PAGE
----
PSC ambassadors and heads of state divide – the case of Burundi
A major blow to the PSC’s ability to intervene in a crisis came in January 2016 when its decision of 17 December 2015 to send a force to Burundi, the African Prevention and Protection Mission in Burundi (MAPROBU), was shot down by PSC heads of state. This was after Burundi complained that using Article 4(h) of the AU Constitutive Act to intervene in its domestic matters went against the principles of sovereignty and consensus so dear to the AU.
The fact that PSC ambassadors in Addis Ababa had made a decision that was reversed by the heads of state of these same PSC countries, within only a few weeks, revealed serious flaws in the system.
Some believed the PSC was following ‘instructions’ from the AU Peace and Security Department (PSD), rather than that the PSD served as a secretariat for the PSC. For several months after this incident, the PSC shied away from any robust discussions about crises in specific member states.
This incident was also a blow to the AU Commission. Former AU commissioner for peace and security Smail Chergui and AU Commission chairperson Nkosazana Dlamini-Zuma had travelled to Burundi at the time and believed drastic action was needed to put a stop to the violence in the country.
A fact-finding mission by the AU Commission on Human and Peoples’ Rights had also found that Burundi’s citizens were victims of grave human rights abuses perpetrated by the regime of former president Pierre Nkurunziza, who was running for a third term. However, the intervention was shot down and no such actions have been considered since then.
Coordination with the UN, EUPSC
Coordination with similar institutions such as the UNSC and the European Union Politics and Security Committee (EUPSC) has improved over the years thanks to statutory meetings and mutual agreements. Greater coordination between the PSC and the three African non-permanent members of the UNSC (A3) has also helped to improve PSC–UNSC collaboration.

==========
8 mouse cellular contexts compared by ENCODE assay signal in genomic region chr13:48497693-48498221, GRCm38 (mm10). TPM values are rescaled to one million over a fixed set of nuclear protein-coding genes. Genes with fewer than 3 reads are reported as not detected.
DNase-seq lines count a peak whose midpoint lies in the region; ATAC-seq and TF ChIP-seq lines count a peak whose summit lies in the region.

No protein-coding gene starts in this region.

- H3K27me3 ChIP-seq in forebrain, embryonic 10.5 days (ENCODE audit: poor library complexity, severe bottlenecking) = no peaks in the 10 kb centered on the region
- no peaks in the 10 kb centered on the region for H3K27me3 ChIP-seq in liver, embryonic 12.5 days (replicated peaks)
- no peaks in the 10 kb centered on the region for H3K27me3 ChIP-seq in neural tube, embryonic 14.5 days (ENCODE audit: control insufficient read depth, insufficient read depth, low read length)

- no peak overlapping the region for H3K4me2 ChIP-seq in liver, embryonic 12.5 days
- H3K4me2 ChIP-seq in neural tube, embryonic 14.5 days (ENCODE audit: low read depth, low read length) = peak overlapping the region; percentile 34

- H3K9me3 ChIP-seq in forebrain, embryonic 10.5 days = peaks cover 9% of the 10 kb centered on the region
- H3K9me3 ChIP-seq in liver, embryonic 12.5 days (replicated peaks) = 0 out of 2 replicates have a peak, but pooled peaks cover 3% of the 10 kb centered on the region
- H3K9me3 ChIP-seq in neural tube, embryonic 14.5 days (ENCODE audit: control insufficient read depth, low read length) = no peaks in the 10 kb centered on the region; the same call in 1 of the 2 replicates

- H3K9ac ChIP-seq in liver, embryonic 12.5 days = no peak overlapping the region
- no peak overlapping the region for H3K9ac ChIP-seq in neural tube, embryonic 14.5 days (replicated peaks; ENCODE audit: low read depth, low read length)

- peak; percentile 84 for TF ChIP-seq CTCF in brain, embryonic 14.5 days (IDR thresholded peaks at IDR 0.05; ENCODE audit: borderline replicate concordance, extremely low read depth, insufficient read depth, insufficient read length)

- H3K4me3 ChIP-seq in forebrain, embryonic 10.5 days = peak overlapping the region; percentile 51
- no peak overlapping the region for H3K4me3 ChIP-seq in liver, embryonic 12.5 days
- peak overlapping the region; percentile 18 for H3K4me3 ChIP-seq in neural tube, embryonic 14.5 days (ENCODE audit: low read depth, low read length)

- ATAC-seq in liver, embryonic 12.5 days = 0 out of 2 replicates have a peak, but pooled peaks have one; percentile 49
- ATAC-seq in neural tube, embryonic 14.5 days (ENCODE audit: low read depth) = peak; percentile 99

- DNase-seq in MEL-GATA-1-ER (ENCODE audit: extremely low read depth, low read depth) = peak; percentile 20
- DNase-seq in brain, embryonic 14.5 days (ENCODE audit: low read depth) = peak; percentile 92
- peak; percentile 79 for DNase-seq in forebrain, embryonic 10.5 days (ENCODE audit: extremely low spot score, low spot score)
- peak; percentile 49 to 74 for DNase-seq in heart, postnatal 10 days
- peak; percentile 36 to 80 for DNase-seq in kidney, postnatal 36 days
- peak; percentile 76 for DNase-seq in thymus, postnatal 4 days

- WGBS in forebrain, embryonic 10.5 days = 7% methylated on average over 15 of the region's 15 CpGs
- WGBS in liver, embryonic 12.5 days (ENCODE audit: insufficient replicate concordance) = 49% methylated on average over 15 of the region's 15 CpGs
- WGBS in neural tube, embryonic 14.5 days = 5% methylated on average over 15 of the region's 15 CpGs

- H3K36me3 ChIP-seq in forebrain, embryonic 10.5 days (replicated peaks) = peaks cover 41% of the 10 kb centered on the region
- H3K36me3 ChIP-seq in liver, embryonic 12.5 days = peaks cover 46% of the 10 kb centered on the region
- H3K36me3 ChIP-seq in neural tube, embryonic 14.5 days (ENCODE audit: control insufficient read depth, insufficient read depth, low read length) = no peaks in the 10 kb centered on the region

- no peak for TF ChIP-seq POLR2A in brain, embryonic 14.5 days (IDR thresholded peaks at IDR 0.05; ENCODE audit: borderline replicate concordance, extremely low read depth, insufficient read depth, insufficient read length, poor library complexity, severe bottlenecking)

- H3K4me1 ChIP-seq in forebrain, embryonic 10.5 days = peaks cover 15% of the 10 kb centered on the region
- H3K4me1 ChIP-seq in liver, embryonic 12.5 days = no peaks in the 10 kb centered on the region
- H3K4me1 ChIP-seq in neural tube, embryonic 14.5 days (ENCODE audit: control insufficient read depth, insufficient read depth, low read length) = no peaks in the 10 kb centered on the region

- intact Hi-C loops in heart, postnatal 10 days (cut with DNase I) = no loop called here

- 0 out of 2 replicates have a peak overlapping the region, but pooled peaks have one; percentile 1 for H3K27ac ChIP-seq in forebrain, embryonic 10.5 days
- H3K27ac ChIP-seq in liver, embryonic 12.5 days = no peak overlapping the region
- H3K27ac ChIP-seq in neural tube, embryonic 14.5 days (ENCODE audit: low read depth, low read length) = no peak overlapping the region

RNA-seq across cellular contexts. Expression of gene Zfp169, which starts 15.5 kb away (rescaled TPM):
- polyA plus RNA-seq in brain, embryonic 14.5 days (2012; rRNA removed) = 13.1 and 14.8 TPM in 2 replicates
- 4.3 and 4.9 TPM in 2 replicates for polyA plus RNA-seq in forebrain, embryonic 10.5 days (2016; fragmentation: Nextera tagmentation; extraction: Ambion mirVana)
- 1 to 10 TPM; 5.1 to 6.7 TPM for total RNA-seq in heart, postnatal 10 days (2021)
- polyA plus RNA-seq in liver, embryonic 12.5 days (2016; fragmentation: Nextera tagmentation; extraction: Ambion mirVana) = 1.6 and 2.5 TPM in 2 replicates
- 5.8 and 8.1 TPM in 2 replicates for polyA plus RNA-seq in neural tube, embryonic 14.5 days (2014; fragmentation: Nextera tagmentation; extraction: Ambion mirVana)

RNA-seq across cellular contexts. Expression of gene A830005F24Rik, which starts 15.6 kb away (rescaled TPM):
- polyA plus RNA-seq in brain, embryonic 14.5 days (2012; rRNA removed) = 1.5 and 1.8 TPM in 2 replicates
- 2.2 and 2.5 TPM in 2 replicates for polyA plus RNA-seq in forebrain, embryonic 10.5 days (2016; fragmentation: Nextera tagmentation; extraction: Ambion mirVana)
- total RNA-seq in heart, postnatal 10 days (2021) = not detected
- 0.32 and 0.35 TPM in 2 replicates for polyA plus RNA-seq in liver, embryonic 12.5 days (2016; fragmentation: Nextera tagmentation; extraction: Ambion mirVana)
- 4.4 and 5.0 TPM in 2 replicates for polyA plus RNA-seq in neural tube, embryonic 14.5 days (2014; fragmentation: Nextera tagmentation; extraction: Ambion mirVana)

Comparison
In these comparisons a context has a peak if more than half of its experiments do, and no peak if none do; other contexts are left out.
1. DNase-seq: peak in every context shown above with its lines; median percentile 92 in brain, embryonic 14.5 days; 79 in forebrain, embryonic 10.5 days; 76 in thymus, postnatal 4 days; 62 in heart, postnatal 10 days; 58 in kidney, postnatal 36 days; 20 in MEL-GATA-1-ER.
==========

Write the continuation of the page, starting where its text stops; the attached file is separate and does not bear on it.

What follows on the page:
However, a lot of friction still exists. With the EU this is often around the fact that the PSC tends to shy away from discussing burning issues and from ‘naming and shaming’ member states guilty of abuse and democratic backsliding, preferring a focus on thematic issues. The EU, on the other hand, is often keen to deal with crises more directly.
The PSC and unconstitutional changes of government
One of the major roles of the PSC is to deliberate on unconstitutional changes of government and to decide on eventual sanctions when coups d’état are perpetrated. This has happened on many occasions since the adoption of the Lomé Convention against unconstitutional changes of government in 2000.
However, the PSC’s current hesitation regarding Chad could create a precedent and weaken its strong stance against coups. This also links to the fact that the PSC has struggled to play an effective role in conflict prevention, focusing instead on either thematic issues or ongoing conflict situations. At times, it has simply been mute on certain conflicts.
At the next AU summit in February 2022, 15 new members of the PSC will be elected. These new members will be faced with the challenge of ensuring that the PSC fulfils its mandate – not only to react to crises when they have already escalated but to act effectively when there are warning signs of impending crises.